NHS health information available through Amazon’s Alexa

The NHS is collaborating with Amazon to provide reliable health information from the NHS website through voice-assisted technology | Department of Health and Social Care

Voice-assisted technology will help patients, especially the elderly, blind and those who cannot access the internet through traditional means, to get professional, NHS-verified health information in seconds, through simple voice commands.

Amazon’s algorithm uses information from the NHS website to provide answers to voice questions such as:

  • “Alexa, how do I treat a migraine?”
  • “Alexa, what are the symptoms of flu?”
  • “Alexa, what are the symptoms of chickenpox”

amazon-echo-dot-3597986_1280.pngThe technology has the potential to reduce the pressure on the NHS and GPs by providing information for common illnesses.

Voice search has been increasing rapidly. By 2020, half of all searches are expected to be made through voice-assisted technology.

NHSX will look at ways of making more NHS services available to all patients through digital technology. The announcement supports the commitment in the NHS Long Term Plan to make more NHS services available digitially.

Full story at Department of Health and Social Care

Patient Safety Strategy

The NHS patient safety strategy | NHS Improvement 

This strategy sets out what the NHS will do to achieve its vision to continuously improve patient safety.  To do this the NHS will build on two foundations: a patient safety culture and a patient safety system.

Three strategic aims will support the development of both:
• improving understanding of safety by drawing intelligence from multiple
sources of patient safety information (Insight)
• equipping patients, staff and partners with the skills and opportunities to
improve patient safety throughout the whole system (Involvement)
• designing and supporting programmes that deliver effective and sustainable
change in the most important areas (Improvement).

Full document: The NHS Patient Safety Strategy. Safer culture, safer systems, safer
patients

See also: How data can shape a safer NHS|  Nuffield Trust blog

Using data-driven technologies to transform mental healthcare

Making the right choices: Using data-driven technologies to transform mental healthcare | Reform 

This report examines the current landscape of data-driven technologies and their applications in mental healthcare, highlighting areas where these tools offer the most potential for the NHS and its patients.  It discusses what makes mental health different from other areas of health, and the implications this has for the application of data-driven tools. It examines barriers to implementation, and proposes ways to move forward.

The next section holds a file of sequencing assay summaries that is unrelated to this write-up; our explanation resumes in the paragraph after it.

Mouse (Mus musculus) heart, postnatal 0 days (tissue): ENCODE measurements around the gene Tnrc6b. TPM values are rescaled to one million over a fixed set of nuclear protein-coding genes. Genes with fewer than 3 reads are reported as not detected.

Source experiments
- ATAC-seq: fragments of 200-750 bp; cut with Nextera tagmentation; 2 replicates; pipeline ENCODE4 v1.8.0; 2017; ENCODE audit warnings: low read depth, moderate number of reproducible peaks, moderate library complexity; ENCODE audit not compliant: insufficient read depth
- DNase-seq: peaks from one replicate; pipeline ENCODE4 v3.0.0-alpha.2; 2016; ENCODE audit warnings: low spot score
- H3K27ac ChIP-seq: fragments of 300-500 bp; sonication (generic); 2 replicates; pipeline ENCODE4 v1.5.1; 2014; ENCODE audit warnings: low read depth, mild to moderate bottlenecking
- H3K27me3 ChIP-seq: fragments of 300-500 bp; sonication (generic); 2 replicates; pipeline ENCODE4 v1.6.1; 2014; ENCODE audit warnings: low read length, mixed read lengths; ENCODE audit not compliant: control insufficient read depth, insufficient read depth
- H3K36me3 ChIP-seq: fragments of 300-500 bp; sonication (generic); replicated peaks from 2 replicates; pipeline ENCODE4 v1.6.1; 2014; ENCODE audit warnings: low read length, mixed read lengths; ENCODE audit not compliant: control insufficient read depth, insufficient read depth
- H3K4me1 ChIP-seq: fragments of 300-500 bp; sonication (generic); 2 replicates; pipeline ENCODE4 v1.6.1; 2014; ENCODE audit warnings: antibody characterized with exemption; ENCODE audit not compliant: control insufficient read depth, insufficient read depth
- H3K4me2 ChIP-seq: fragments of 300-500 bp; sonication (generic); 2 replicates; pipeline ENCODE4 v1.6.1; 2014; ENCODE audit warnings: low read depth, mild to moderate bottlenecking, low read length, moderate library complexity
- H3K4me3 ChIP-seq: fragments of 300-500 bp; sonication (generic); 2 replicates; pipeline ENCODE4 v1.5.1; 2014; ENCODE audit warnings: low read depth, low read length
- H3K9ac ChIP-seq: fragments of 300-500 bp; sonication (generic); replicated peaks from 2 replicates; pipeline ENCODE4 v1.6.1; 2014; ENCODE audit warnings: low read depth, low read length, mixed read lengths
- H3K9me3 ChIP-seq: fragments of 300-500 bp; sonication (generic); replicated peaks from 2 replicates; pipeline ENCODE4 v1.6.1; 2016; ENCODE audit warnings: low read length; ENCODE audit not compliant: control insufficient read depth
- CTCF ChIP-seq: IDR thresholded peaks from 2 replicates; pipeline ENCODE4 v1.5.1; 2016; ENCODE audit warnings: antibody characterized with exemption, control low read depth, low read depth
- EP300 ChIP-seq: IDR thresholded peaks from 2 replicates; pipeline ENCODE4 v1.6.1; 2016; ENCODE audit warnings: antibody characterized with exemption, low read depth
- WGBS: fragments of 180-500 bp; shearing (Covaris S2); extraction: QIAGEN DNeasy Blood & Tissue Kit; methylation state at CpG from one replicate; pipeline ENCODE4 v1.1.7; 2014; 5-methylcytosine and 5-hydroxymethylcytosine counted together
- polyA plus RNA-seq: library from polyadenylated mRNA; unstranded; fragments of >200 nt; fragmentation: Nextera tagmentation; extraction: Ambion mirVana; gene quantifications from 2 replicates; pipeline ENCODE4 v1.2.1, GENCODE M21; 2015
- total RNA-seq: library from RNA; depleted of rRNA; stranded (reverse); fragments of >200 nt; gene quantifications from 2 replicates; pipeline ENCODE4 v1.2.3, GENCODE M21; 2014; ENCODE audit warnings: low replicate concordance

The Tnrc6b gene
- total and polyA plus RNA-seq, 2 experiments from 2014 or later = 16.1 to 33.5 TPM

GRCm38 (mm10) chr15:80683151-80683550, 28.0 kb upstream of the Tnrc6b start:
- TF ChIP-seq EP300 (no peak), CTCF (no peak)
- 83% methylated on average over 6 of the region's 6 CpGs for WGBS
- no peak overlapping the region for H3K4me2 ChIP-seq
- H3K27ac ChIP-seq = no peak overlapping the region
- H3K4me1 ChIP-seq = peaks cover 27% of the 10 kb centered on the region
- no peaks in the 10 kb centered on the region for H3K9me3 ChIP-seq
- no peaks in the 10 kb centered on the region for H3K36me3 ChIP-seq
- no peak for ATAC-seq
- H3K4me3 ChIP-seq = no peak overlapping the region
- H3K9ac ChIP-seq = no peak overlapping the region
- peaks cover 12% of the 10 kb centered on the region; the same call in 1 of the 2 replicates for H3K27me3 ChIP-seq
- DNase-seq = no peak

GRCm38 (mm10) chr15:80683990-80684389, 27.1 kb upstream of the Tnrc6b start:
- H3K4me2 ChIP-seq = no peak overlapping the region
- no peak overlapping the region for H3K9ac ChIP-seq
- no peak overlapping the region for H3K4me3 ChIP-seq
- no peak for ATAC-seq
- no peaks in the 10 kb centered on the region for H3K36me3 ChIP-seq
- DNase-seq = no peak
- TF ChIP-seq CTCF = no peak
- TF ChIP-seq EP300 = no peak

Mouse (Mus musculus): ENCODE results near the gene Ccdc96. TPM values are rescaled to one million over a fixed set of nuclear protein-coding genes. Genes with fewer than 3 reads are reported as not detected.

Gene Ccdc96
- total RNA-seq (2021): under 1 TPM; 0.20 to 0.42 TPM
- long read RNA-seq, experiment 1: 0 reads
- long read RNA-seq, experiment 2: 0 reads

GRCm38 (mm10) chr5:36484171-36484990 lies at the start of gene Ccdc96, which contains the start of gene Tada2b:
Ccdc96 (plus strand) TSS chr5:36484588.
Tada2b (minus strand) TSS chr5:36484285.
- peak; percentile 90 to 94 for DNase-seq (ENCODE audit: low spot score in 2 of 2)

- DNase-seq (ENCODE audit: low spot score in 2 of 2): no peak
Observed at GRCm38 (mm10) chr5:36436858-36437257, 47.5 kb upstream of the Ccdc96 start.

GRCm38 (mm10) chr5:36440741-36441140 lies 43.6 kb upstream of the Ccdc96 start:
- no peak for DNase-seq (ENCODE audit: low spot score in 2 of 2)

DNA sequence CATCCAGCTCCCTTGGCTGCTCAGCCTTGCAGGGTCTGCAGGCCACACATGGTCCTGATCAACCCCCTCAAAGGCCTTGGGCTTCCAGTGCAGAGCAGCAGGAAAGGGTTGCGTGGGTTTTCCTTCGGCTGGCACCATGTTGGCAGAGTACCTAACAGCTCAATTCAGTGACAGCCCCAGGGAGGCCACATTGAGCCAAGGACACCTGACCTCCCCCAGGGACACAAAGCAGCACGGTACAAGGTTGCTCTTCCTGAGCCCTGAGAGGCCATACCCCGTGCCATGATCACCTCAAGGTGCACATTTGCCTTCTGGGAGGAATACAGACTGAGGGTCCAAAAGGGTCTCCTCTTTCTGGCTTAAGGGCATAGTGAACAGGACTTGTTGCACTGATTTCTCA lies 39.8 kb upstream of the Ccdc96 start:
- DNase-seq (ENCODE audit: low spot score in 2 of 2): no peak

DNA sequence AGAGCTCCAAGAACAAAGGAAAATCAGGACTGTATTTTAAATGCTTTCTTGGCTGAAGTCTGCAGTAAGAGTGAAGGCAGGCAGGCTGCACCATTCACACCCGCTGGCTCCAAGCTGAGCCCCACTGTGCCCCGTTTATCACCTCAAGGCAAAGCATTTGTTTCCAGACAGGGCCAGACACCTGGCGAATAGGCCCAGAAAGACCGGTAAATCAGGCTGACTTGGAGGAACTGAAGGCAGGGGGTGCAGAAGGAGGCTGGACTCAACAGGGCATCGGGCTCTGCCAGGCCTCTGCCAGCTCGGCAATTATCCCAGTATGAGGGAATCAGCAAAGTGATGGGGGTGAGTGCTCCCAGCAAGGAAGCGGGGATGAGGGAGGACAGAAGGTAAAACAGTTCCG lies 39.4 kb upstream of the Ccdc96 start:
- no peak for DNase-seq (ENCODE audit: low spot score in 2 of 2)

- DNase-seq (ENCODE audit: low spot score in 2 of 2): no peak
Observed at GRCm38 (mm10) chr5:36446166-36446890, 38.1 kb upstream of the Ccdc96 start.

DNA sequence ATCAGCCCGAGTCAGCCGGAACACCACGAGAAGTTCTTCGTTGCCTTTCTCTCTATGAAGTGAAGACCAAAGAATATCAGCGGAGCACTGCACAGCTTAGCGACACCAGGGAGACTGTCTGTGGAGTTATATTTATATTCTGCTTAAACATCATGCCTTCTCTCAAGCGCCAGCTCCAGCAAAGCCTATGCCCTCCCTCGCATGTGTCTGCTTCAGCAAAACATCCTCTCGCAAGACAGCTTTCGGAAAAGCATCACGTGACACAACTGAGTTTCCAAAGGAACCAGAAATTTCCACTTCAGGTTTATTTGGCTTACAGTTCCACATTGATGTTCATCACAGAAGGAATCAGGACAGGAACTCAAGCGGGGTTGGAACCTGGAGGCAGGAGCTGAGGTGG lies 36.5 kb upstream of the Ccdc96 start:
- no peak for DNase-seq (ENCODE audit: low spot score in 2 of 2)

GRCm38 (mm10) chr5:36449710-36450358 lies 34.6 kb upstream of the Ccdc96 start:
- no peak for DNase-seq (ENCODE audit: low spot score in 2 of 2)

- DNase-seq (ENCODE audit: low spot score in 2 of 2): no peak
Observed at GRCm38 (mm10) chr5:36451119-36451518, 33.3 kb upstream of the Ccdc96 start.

Key recommendations:

  • The National Institute for Care and Health Excellence should make guidelines and protocols machine-readable to inform Clinical Decision Support Systems used in mental healthcare. This would make the guidelines more accessible to frontline practitioners and enable the guidelines to be continuously improved in accordance with up-to-date clinical evidence.
  • In order to improve understanding of mental health conditions, NHS Digital should develop a repository using data held by NHS organisations to help researchers securely identify suitable participants for mental health research studies and assess the feasibility of research projects at early stages. Similar governance frameworks to the Scottish Health Research Register should be employed.
  • NHSX should require all healthcare providers to design interoperable systems and ensure data portability. This would allow data generated from technologies such as wearables and sensors to be transferred across platforms.

Full report: Making the right choices: Using data-driven technologies to transform mental healthcare

Data-Driven Tech in Mental Healthcare: Why is this research important?

 

 

How One Junior Doctor Is Developing Tech To Modernize The NHS

Forbes | June 2019| How One Junior Doctor Is Developing Tech To Modernize The NHS

A new article in Forbes magazine, highlights the work of Paediatrician, Dr Lydia Yarlott a junior doctor who is using technology to  improve efficiencies across the NHS and accelerate patient care. In 2016 Dr Yarlott created Forward, a messaging platform which is a safe alternative to WhatsApp and older technology such as pagers. 

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Yarlott’s invention will  make it easier for doctors and nurses to communicate in hospitals and give them more life-saving time. One estimate is that the NHS uses 130,000 pagers alone, which represents 10% of global usage and costs £6.6 million yearly.

Yarlott says:”We are developing Forward as a smartphone app which clinicians download for free and use to contact one another, exchange patient information and make decisions, and manage their workload,” (Source: Forbes)

Read the full news story at Forbes 

Smartphones improve adherence for TB treatment, instead of direct supervision

NIHR | June 2019 | Smartphones instead of direct supervision can improve adherence rates for TB treatment

New research indicates that for people who require direct supervision, also known as directly-observed therapy in community and outpatient settings,  using smartphones and clinical attendance can improve levels of adherence. 

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Observation is reserved for those at risk of not completing treatment because they have socially complex lives or mental illness. The study aimed to identify whether video surveillance can improve levels of adherence.

The randomised controlled trial (RCT) included over 200 patients, randomised into receiving standard observation or video observation; direct observations were carried out between three and five times per week, those assigned to video observation by smartphone were trained to record video footage of them taking each dose (Source: NIHR).

Read the NIHR Signal here 

Full reference: Story, A. 2019| Smartphone-enabled video-observed versus directly observed treatment for tuberculosis: a multicentre, analyst-blinded, randomised, controlled superiority trial | The Lancet | DOI:https://doi.org/10.1016/S0140-6736(18)32993-3